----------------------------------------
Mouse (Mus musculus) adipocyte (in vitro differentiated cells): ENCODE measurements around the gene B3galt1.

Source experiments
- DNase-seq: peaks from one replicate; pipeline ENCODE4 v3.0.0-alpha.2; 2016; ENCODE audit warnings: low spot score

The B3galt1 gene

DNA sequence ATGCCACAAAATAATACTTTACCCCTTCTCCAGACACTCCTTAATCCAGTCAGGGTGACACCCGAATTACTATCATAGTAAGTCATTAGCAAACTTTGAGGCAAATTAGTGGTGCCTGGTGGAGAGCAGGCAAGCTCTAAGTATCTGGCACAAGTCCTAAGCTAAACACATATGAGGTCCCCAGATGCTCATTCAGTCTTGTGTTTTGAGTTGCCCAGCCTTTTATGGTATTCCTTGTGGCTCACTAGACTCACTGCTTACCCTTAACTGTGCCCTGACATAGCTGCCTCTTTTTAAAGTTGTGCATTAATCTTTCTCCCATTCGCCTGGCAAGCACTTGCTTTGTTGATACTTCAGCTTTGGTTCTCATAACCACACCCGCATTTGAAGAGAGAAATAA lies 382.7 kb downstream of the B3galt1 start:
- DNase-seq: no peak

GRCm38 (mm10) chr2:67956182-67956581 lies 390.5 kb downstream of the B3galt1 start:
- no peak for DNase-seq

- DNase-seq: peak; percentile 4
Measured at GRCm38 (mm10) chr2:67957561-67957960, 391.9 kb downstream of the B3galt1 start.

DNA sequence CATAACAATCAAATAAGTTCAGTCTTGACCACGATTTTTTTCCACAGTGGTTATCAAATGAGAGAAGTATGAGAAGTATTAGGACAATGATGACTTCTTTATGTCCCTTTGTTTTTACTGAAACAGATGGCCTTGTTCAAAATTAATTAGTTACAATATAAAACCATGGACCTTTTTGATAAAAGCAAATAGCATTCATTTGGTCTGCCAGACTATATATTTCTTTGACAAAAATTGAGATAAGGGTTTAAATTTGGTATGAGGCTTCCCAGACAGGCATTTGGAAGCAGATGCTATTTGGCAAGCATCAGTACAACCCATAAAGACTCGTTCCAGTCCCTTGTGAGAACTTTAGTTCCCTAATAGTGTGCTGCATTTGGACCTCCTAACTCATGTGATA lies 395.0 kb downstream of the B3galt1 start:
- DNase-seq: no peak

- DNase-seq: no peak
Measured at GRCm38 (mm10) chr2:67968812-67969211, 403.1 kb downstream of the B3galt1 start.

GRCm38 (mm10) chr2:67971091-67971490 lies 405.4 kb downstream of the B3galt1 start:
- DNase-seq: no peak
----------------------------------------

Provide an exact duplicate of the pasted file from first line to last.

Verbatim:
Mouse (Mus musculus) adipocyte (in vitro differentiated cells): ENCODE measurements around the gene B3galt1.

Source experiments
- DNase-seq: peaks from one replicate; pipeline ENCODE4 v3.0.0-alpha.2; 2016; ENCODE audit warnings: low spot score

The B3galt1 gene

DNA sequence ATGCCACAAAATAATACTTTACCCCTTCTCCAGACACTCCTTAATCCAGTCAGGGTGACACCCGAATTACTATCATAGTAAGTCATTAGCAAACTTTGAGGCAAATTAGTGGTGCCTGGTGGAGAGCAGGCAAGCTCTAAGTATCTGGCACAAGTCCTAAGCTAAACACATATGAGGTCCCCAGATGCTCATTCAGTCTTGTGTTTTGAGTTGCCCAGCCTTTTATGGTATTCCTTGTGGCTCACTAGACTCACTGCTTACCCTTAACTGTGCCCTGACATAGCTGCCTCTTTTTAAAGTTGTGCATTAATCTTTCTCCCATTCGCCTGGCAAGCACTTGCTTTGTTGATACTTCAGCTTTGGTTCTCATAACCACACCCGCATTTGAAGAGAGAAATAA lies 382.7 kb downstream of the B3galt1 start:
- DNase-seq: no peak

GRCm38 (mm10) chr2:67956182-67956581 lies 390.5 kb downstream of the B3galt1 start:
- no peak for DNase-seq

- DNase-seq: peak; percentile 4
Measured at GRCm38 (mm10) chr2:67957561-67957960, 391.9 kb downstream of the B3galt1 start.

DNA sequence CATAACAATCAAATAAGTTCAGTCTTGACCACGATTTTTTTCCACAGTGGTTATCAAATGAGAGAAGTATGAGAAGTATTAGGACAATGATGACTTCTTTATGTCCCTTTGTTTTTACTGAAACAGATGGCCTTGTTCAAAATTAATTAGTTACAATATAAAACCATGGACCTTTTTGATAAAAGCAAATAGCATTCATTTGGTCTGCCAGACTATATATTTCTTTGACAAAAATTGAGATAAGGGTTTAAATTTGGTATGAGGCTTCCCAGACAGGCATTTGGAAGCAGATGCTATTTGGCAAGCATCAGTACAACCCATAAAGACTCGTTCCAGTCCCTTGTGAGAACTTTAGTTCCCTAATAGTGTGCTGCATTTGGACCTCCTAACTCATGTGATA lies 395.0 kb downstream of the B3galt1 start:
- DNase-seq: no peak

- DNase-seq: no peak
Measured at GRCm38 (mm10) chr2:67968812-67969211, 403.1 kb downstream of the B3galt1 start.

GRCm38 (mm10) chr2:67971091-67971490 lies 405.4 kb downstream of the B3galt1 start:
- DNase-seq: no peak